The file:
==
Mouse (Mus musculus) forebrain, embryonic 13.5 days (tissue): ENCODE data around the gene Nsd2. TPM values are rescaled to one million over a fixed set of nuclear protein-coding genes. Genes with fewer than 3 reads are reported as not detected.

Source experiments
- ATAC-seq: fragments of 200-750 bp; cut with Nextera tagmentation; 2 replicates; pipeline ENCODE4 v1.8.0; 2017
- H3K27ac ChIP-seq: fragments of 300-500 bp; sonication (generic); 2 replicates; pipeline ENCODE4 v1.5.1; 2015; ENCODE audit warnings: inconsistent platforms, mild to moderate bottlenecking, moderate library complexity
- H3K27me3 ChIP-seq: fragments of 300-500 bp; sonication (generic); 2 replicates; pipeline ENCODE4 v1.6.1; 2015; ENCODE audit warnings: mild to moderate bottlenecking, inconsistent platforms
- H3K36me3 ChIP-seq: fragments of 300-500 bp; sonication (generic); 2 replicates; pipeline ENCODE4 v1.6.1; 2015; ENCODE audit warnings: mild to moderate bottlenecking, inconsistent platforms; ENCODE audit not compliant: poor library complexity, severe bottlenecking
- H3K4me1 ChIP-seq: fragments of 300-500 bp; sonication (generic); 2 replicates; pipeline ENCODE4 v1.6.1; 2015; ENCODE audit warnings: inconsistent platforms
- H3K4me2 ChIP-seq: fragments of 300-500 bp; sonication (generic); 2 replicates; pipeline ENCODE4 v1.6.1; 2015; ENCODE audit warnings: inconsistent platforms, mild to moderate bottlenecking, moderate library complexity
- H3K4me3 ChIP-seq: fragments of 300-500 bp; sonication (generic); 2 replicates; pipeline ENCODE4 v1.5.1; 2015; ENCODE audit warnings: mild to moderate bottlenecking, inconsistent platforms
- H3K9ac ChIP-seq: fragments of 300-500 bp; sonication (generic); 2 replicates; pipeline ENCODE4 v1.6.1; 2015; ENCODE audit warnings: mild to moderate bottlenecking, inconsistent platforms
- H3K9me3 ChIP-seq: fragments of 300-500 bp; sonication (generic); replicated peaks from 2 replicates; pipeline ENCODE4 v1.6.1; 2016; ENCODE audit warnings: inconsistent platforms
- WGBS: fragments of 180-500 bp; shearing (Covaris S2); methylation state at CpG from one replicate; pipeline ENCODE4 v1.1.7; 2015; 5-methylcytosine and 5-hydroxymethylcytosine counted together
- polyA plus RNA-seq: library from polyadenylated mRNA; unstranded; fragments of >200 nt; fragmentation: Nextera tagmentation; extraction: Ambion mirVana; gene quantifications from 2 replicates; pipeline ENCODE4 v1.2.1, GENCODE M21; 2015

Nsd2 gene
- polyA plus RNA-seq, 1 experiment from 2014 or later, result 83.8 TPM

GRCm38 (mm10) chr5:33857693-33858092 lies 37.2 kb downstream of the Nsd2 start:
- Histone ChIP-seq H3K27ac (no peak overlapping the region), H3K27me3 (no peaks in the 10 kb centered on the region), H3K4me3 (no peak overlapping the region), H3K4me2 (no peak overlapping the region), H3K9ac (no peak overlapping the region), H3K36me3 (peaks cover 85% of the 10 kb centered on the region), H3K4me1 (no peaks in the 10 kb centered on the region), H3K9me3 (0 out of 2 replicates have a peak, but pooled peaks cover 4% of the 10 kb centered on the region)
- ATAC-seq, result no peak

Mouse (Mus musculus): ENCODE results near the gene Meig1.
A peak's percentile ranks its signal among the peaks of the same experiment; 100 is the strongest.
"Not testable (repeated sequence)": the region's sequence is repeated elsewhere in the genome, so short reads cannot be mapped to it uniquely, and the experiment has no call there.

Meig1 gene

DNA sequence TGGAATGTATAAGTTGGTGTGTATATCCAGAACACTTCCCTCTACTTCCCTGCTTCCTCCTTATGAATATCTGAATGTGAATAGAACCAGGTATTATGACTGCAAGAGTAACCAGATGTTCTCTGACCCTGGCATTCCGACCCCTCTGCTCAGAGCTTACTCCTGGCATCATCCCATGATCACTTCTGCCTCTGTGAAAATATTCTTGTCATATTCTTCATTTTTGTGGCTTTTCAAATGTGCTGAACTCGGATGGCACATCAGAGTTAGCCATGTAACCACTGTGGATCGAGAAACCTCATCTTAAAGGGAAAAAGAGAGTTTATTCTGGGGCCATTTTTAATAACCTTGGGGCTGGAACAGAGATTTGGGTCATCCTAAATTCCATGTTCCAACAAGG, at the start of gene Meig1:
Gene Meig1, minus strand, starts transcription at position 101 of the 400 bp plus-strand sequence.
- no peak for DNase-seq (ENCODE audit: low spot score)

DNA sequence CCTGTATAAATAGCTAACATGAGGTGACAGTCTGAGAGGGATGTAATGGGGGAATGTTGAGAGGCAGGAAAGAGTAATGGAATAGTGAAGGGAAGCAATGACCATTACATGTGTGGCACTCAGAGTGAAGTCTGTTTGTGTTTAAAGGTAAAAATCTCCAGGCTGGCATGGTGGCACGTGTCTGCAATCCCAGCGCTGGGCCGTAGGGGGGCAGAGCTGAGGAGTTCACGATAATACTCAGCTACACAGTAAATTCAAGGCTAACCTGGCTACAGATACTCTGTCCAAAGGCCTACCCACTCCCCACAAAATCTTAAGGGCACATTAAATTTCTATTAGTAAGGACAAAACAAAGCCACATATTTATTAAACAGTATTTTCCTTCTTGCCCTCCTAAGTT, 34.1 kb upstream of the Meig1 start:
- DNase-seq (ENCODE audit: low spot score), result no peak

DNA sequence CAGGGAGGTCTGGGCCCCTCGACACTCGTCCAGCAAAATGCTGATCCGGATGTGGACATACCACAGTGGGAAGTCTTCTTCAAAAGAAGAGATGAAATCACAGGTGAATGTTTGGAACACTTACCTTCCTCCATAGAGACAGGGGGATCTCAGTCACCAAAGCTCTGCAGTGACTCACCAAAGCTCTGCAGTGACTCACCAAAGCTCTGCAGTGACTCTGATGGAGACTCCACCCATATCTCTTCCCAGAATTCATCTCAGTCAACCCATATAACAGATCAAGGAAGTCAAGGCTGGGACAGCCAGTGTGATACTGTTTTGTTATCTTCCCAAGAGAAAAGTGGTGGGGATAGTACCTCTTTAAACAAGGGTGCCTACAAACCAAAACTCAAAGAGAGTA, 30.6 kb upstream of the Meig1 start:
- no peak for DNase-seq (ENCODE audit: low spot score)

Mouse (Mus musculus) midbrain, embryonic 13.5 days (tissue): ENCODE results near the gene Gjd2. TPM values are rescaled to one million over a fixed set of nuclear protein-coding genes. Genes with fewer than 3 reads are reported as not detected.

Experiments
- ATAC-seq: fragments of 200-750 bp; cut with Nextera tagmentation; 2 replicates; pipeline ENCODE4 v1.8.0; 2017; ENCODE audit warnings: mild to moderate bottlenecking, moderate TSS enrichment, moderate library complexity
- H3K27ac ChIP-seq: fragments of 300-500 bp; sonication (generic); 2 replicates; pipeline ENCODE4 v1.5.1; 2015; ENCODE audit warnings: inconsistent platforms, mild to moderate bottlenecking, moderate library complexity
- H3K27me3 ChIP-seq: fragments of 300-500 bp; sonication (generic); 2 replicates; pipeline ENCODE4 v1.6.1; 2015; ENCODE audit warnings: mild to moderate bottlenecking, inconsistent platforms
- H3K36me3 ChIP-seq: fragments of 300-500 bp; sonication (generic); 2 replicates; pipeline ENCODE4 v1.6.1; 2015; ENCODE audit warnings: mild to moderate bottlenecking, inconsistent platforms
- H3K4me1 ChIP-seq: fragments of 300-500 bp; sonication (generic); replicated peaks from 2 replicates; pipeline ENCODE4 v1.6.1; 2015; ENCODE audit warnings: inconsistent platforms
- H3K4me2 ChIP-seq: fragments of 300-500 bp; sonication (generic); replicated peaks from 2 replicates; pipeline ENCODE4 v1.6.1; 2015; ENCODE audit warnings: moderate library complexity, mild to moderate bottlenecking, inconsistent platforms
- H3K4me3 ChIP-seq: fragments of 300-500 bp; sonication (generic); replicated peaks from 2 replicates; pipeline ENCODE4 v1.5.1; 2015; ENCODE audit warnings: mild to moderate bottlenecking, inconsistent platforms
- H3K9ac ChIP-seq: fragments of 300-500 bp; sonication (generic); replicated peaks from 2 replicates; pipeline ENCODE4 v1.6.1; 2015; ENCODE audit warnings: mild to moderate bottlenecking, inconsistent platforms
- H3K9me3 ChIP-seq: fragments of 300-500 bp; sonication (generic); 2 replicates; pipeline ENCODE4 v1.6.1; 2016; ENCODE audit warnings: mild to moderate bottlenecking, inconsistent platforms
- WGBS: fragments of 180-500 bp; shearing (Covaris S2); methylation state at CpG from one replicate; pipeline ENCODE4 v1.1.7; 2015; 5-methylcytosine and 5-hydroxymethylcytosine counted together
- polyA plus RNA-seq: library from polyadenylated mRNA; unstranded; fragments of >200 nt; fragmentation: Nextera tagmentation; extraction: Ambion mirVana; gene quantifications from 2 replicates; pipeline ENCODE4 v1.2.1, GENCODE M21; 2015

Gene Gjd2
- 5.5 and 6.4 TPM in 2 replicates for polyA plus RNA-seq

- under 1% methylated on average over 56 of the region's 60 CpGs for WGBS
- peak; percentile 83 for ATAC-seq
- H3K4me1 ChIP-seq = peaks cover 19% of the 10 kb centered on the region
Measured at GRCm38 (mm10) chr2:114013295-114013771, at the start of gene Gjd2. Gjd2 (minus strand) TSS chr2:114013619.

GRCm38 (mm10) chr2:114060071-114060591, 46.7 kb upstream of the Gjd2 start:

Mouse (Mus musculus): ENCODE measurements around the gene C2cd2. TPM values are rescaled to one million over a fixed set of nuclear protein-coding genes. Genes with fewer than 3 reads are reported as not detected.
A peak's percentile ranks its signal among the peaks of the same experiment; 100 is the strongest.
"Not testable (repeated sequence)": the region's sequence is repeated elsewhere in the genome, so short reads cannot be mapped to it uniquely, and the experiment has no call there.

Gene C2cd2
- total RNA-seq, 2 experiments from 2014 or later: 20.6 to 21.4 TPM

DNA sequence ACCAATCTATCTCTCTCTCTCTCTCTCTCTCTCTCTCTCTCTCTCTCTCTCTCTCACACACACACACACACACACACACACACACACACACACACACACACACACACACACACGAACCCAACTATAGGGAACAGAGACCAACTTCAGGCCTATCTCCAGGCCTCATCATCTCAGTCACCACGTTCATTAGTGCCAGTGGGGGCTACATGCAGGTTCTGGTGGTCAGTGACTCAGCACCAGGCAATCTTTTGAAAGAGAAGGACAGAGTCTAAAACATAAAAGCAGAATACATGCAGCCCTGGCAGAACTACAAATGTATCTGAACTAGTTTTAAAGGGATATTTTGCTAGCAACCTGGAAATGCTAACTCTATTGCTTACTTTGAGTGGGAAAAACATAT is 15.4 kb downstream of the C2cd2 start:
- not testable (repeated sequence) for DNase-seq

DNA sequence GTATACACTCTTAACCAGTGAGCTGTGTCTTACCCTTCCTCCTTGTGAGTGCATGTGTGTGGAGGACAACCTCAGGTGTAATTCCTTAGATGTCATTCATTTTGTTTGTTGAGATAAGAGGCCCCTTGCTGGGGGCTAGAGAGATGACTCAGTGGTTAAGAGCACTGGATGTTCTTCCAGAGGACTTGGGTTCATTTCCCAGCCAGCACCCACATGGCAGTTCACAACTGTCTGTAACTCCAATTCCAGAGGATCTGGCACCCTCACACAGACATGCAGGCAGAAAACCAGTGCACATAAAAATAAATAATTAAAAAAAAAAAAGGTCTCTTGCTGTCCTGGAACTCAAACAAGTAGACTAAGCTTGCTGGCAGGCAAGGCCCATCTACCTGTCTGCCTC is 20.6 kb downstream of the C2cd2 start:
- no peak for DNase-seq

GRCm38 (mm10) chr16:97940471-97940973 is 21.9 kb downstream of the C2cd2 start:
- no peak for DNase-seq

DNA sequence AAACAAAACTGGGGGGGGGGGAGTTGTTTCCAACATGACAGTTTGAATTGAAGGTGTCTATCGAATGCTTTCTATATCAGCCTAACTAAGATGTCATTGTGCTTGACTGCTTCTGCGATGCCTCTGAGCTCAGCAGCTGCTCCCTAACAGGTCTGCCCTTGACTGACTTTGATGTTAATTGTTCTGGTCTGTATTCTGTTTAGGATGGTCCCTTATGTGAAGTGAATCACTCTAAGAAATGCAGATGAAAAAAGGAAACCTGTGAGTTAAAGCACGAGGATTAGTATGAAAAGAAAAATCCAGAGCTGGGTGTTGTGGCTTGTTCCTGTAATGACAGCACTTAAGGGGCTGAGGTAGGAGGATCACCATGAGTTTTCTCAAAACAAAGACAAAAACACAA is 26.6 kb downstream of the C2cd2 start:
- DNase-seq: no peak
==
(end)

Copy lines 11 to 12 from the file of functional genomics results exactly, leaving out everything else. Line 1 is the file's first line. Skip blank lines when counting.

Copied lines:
- H3K9me3 ChIP-seq: fragments of 300-500 bp; sonication (generic); replicated peaks from 2 replicates; pipeline ENCODE4 v1.6.1; 2016; ENCODE audit warnings: inconsistent platforms
- WGBS: fragments of 180-500 bp; shearing (Covaris S2); methylation state at CpG from one replicate; pipeline ENCODE4 v1.1.7; 2015; 5-methylcytosine and 5-hydroxymethylcytosine counted together